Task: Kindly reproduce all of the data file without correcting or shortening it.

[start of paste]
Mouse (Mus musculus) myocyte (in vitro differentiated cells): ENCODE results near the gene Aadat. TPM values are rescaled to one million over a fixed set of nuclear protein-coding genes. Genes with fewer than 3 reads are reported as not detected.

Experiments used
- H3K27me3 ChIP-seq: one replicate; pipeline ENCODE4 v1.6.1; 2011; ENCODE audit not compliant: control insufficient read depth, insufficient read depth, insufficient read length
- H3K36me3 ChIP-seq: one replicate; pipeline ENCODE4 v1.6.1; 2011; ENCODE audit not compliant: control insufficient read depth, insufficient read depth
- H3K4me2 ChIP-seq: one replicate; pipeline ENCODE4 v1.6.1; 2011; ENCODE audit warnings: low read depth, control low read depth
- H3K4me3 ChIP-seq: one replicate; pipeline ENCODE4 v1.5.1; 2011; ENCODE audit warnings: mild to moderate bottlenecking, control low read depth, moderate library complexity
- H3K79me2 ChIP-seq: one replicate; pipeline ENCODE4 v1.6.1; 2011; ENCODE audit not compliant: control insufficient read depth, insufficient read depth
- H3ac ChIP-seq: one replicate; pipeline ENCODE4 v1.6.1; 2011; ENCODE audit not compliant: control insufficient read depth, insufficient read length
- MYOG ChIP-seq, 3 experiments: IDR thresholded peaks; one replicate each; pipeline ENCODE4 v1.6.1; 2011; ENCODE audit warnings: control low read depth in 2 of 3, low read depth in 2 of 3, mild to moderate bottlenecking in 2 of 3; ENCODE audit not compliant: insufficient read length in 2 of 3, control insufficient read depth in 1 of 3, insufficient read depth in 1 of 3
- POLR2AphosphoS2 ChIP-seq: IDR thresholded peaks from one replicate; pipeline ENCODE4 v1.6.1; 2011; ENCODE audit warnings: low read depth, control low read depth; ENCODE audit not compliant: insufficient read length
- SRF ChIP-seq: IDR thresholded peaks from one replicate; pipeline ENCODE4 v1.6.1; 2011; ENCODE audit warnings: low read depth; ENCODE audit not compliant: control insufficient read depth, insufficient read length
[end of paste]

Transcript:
Mouse (Mus musculus) myocyte (in vitro differentiated cells): ENCODE results near the gene Aadat. TPM values are rescaled to one million over a fixed set of nuclear protein-coding genes. Genes with fewer than 3 reads are reported as not detected.

Experiments used
- H3K27me3 ChIP-seq: one replicate; pipeline ENCODE4 v1.6.1; 2011; ENCODE audit not compliant: control insufficient read depth, insufficient read depth, insufficient read length
- H3K36me3 ChIP-seq: one replicate; pipeline ENCODE4 v1.6.1; 2011; ENCODE audit not compliant: control insufficient read depth, insufficient read depth
- H3K4me2 ChIP-seq: one replicate; pipeline ENCODE4 v1.6.1; 2011; ENCODE audit warnings: low read depth, control low read depth
- H3K4me3 ChIP-seq: one replicate; pipeline ENCODE4 v1.5.1; 2011; ENCODE audit warnings: mild to moderate bottlenecking, control low read depth, moderate library complexity
- H3K79me2 ChIP-seq: one replicate; pipeline ENCODE4 v1.6.1; 2011; ENCODE audit not compliant: control insufficient read depth, insufficient read depth
- H3ac ChIP-seq: one replicate; pipeline ENCODE4 v1.6.1; 2011; ENCODE audit not compliant: control insufficient read depth, insufficient read length
- MYOG ChIP-seq, 3 experiments: IDR thresholded peaks; one replicate each; pipeline ENCODE4 v1.6.1; 2011; ENCODE audit warnings: control low read depth in 2 of 3, low read depth in 2 of 3, mild to moderate bottlenecking in 2 of 3; ENCODE audit not compliant: insufficient read length in 2 of 3, control insufficient read depth in 1 of 3, insufficient read depth in 1 of 3
- POLR2AphosphoS2 ChIP-seq: IDR thresholded peaks from one replicate; pipeline ENCODE4 v1.6.1; 2011; ENCODE audit warnings: low read depth, control low read depth; ENCODE audit not compliant: insufficient read length
- SRF ChIP-seq: IDR thresholded peaks from one replicate; pipeline ENCODE4 v1.6.1; 2011; ENCODE audit warnings: low read depth; ENCODE audit not compliant: control insufficient read depth, insufficient read length